at the top have to get heavy-handed before there is change.

    It is unfortunate (for who?, we might ask) that funding
    agencies have been tough on non-string particle theory
    (other that hard-core number crunching or phenomology).
    I have to add that I think it would be just as unfortunate
    for agencies to get tough on someone just because he or
    she happens to do string theory. There is some really
    interesting string stuff out there, in my humble opinion,
    though almost all of it fits in the AdS/CFT (NOT AdS/QCD)

    But I reiterate, don’t hold your breath. Hell didn’t freeze over
    in a day, as somebody famous said.

  38. J.F. Moore says:

    Regarding the theory/postmodern parallels with string theory, is there a physics analog to Finnegan’s Wake? Specifically, an indecipherable monograph which appeared to be (or perhaps was) written by a madman but was later adopted and heralded as a masterpiece, and around which this dominant movement coalesced? Just curious.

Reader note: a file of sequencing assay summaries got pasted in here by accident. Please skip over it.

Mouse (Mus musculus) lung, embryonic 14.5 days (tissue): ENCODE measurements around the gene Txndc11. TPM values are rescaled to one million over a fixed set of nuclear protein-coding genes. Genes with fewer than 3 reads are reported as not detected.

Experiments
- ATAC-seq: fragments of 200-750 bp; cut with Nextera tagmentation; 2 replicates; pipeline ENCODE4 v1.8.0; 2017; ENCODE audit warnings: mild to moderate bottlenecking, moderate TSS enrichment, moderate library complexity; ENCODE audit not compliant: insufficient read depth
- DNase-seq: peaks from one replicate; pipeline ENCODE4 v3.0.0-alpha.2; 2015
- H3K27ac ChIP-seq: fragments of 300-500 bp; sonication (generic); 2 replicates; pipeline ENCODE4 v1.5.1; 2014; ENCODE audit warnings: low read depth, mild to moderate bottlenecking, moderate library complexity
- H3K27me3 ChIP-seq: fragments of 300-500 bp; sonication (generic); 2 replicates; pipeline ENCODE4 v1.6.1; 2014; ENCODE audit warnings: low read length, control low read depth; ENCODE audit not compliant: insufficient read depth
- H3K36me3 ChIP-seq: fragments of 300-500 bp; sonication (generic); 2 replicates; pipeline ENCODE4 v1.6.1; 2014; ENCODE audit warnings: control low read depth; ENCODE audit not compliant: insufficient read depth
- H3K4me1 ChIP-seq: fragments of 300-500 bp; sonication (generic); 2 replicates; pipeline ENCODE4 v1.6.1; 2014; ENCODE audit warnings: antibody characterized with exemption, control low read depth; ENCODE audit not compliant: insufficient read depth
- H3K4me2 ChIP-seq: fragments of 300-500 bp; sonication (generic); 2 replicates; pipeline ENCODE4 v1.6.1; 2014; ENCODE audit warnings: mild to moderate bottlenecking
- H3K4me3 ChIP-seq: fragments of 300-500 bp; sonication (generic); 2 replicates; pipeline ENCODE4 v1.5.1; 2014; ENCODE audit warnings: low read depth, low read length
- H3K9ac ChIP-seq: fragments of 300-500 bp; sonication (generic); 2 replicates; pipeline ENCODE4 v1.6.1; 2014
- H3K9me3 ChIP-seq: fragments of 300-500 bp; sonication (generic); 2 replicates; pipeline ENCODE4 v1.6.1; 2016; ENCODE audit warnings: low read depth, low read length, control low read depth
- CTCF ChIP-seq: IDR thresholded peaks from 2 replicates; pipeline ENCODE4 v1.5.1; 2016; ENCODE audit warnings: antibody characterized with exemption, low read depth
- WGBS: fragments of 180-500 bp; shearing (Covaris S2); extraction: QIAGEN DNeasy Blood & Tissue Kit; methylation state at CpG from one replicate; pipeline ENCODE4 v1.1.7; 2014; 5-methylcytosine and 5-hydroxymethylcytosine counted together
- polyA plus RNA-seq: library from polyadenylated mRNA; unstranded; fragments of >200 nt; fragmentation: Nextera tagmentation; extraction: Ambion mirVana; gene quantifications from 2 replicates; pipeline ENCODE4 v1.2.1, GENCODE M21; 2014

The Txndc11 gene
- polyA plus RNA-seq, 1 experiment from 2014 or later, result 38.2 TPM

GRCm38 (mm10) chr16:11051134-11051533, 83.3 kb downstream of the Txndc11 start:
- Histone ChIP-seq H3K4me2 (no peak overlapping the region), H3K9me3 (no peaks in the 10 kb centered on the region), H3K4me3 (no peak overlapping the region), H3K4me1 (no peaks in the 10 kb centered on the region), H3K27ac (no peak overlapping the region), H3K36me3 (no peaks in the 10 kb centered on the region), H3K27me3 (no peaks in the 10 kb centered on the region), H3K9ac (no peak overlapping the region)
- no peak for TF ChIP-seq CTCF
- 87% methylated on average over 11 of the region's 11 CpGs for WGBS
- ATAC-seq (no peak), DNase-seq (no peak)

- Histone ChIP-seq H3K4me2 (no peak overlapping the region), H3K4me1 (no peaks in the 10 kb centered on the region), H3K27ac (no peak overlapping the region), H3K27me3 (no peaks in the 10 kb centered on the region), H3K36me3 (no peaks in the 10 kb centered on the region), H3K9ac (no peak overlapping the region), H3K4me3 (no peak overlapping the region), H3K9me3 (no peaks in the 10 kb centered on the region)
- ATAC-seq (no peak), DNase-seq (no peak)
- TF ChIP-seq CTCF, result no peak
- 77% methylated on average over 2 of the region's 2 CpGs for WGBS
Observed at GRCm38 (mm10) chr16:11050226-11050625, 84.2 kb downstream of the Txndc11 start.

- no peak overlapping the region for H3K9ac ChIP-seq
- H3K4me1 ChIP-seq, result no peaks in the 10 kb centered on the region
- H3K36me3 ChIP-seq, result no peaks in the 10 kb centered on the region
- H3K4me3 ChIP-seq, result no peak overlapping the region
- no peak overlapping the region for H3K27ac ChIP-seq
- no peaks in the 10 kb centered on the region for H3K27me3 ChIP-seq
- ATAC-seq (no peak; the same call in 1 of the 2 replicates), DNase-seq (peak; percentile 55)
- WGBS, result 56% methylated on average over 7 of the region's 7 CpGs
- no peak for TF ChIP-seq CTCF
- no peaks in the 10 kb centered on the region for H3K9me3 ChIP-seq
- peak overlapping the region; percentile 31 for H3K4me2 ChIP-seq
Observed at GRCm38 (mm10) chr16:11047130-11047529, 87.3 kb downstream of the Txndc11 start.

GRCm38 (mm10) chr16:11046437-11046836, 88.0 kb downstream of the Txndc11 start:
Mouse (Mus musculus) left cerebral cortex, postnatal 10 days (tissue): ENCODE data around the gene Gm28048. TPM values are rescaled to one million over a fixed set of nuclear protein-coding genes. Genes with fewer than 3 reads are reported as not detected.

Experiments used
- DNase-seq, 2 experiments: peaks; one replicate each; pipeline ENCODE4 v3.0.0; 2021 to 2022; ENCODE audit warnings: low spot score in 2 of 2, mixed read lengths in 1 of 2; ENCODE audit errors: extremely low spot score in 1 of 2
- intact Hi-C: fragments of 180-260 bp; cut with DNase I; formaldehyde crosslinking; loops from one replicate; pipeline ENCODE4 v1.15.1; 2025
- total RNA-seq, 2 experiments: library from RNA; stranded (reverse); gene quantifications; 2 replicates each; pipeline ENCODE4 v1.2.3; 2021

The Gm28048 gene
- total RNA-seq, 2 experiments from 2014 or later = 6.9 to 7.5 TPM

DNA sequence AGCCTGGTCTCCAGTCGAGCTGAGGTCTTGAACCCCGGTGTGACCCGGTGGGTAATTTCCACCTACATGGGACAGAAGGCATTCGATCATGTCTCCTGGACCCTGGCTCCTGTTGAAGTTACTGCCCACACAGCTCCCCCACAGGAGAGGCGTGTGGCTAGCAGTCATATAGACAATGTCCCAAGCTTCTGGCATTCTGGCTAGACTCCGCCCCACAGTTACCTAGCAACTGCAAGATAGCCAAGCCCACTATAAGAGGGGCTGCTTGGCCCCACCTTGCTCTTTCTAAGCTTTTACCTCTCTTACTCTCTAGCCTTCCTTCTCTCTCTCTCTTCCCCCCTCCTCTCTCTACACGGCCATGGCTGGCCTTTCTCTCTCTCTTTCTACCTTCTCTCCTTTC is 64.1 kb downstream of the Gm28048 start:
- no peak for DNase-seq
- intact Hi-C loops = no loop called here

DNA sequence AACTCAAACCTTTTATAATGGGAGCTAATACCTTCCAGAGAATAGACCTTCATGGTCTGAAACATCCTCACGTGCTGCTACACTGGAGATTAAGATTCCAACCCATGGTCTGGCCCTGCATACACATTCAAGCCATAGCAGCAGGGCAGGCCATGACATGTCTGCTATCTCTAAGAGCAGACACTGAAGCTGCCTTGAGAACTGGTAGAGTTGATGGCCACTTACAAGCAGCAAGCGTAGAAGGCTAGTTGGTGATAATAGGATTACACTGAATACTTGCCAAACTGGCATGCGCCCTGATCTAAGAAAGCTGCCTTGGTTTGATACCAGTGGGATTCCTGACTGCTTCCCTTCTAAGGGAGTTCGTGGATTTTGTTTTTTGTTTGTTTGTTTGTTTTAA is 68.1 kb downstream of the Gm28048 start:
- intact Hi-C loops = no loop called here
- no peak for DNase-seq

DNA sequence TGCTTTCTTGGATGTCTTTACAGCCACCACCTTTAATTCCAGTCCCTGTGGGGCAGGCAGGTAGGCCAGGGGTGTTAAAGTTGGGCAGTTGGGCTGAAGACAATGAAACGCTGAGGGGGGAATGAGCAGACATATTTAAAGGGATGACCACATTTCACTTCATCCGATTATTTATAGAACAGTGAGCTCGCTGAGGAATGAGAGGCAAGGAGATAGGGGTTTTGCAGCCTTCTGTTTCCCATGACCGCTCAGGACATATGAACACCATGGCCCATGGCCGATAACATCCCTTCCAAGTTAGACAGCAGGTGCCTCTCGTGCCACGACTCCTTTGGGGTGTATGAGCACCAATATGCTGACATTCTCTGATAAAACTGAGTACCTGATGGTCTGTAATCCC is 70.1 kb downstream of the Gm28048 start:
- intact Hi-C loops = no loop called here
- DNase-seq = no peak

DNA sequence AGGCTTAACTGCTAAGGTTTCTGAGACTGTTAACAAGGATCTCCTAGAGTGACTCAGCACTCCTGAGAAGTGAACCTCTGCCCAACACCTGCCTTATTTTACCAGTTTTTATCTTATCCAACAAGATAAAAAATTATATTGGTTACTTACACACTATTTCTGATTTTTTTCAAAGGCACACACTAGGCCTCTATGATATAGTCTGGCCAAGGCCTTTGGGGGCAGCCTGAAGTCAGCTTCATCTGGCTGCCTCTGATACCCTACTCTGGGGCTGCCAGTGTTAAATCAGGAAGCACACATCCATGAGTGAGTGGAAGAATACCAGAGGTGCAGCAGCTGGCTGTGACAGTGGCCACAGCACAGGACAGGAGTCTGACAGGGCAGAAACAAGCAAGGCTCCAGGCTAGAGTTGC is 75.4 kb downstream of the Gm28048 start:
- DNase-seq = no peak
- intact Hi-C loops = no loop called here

39. D R Lunsford says:

    JF – I would say the bad times started with Bourbaki and their mouthpiece, Dieudonne. Weyl, like Klein before him, strove mightly – and unsuccessfully – to stem the tide of formalism. (See his book ‘The Continuum”.) I think now the works of Bourbaki are thought of highly among academic mathematizers (for reasons that are unfathomable to a poor physicist like me). Without the triumph of formalism, string theory, inflation etc. would be inconceivable.



  40. JC says:

    D R Lunsford,

    It’s amusing coming across some old K-6 math textbooks from the 1960’s which covered the “New Math” program of that era. “New Math” attempted to cover things like modular arithmetic (ie. clock math), set theory, groups, relations + functions, limits, base-n arithmetic (where n is a base other than 10), etc … to kids from kindergarten to grade 6 or 7. (Nowhere was there anything like multiplication times tables). The guys who came up with “New Math” must have caught the Bourbaki “virus”.